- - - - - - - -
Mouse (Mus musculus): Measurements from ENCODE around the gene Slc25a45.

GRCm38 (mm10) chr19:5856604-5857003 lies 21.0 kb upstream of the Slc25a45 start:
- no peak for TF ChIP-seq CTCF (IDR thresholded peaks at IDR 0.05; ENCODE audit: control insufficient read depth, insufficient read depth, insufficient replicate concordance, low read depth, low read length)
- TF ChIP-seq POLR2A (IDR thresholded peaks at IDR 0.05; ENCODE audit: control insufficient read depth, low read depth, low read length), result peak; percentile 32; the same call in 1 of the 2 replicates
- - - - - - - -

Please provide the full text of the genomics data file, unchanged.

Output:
Mouse (Mus musculus): Measurements from ENCODE around the gene Slc25a45.

GRCm38 (mm10) chr19:5856604-5857003 lies 21.0 kb upstream of the Slc25a45 start:
- no peak for TF ChIP-seq CTCF (IDR thresholded peaks at IDR 0.05; ENCODE audit: control insufficient read depth, insufficient read depth, insufficient replicate concordance, low read depth, low read length)
- TF ChIP-seq POLR2A (IDR thresholded peaks at IDR 0.05; ENCODE audit: control insufficient read depth, low read depth, low read length), result peak; percentile 32; the same call in 1 of the 2 replicates